The performance of an ultrasound system can be influenced significantly by its analog circuitry. Therefore, every feature in the AFE is critical for any ultrasound system design.

The AFE for an ultrasound system consists of a low-noise amplifier (LNA), voltage-controlled attenuator (VCA), programmable gain amplifier (PGA), anti-aliasing filter (AAF) and analog-to-digital converter (ADC). The LNA provides low-noise amplification for good sensitivity. The VCA and PGA are part of the time gain control (TGC) blocks and improve the system’s dynamic range. They also allow the gain to be increased with time to compensate for the increased attenuation of the signal as it passes through the body. The amplified signal is then filtered to improve its signal-to-noise ratio (SNR). The resulting signal is converted into digital format through an ADC and is processed by the receive beamformer. The performance of the AFE significantly drives the ultrasound system's characteristics in terms of size, weight, battery life, and image quality.

Before any IC design can be initiated, process selection is a key consideration for semiconductor manufacturers. The selection process must balance performance, power consumption, cost, and upgrade feasibility.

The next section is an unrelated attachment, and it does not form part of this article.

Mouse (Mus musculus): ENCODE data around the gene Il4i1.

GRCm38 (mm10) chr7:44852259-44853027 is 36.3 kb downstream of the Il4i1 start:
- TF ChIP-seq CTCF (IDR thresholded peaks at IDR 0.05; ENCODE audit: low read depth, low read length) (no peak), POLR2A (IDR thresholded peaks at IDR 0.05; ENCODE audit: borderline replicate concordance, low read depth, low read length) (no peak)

Regardless of whether the design is for a high-end cart or a hand-held portable system, channel integration in the AFE is important. Portable system developers must maximize their board space savings while a high-end system must optimize for a high-channel count. AFEs have heavily evolved within the past five years. In 2004, over 40 components were needed to design a 16-channel AFE discretely. Now it only takes two. Semiconductor process technology provides the opportunity to decrease size, reduce power, and improve the overall performance. Today's AFEs, like the AFE5808 from Texas Instruments (TI), offer twice the performance, 97% less space board, and 67% less power. A higher integration of channels in the AFE devices provides significant size reduction, cost savings due to fewer components, and simpler layouts – all leading to more cost-effective and quicker time-to-market systems.

Integrating ultrasound system components
Many designers have an application that demands the highest performance AFE they can get, which Diagnostic Sonar considered using the NI FlexRIO MDK to build their own design around one of the newest AFEs. However, they realized their application could be achieved with the performance of TI's AFE5801, which has eight channels, providing digitally controlled swept gain from –5dB to +31dB. They were able to use an off-the-shelf adapter module, the NI 5752, which integrates four of these AFEs into a 32-channel module with 50 MS/s sample rate and 12-bit resolution.